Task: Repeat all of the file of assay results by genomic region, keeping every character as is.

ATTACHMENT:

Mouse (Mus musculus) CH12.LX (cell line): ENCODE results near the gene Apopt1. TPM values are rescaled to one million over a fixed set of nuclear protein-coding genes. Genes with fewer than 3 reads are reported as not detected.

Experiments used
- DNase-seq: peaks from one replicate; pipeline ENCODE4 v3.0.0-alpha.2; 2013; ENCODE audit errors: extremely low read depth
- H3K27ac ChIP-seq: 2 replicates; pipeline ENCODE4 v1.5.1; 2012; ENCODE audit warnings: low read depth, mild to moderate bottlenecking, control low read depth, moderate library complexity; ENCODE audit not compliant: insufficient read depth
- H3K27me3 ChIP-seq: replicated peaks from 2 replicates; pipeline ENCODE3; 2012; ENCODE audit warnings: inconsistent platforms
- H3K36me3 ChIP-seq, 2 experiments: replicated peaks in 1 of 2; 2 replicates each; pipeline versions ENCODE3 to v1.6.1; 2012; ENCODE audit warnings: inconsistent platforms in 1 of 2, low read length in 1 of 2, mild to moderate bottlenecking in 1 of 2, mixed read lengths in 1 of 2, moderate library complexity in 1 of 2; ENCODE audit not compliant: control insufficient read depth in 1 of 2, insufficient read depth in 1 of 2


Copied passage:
Mouse (Mus musculus) CH12.LX (cell line): ENCODE results near the gene Apopt1. TPM values are rescaled to one million over a fixed set of nuclear protein-coding genes. Genes with fewer than 3 reads are reported as not detected.

Experiments used
- DNase-seq: peaks from one replicate; pipeline ENCODE4 v3.0.0-alpha.2; 2013; ENCODE audit errors: extremely low read depth
- H3K27ac ChIP-seq: 2 replicates; pipeline ENCODE4 v1.5.1; 2012; ENCODE audit warnings: low read depth, mild to moderate bottlenecking, control low read depth, moderate library complexity; ENCODE audit not compliant: insufficient read depth
- H3K27me3 ChIP-seq: replicated peaks from 2 replicates; pipeline ENCODE3; 2012; ENCODE audit warnings: inconsistent platforms
- H3K36me3 ChIP-seq, 2 experiments: replicated peaks in 1 of 2; 2 replicates each; pipeline versions ENCODE3 to v1.6.1; 2012; ENCODE audit warnings: inconsistent platforms in 1 of 2, low read length in 1 of 2, mild to moderate bottlenecking in 1 of 2, mixed read lengths in 1 of 2, moderate library complexity in 1 of 2; ENCODE audit not compliant: control insufficient read depth in 1 of 2, insufficient read depth in 1 of 2